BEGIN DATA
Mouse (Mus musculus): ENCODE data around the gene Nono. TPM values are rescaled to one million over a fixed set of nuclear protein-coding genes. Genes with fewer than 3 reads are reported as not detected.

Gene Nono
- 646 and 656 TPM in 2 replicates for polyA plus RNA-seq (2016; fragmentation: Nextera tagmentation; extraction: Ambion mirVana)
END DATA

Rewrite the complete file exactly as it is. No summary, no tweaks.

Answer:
Mouse (Mus musculus): ENCODE data around the gene Nono. TPM values are rescaled to one million over a fixed set of nuclear protein-coding genes. Genes with fewer than 3 reads are reported as not detected.

Gene Nono
- 646 and 656 TPM in 2 replicates for polyA plus RNA-seq (2016; fragmentation: Nextera tagmentation; extraction: Ambion mirVana)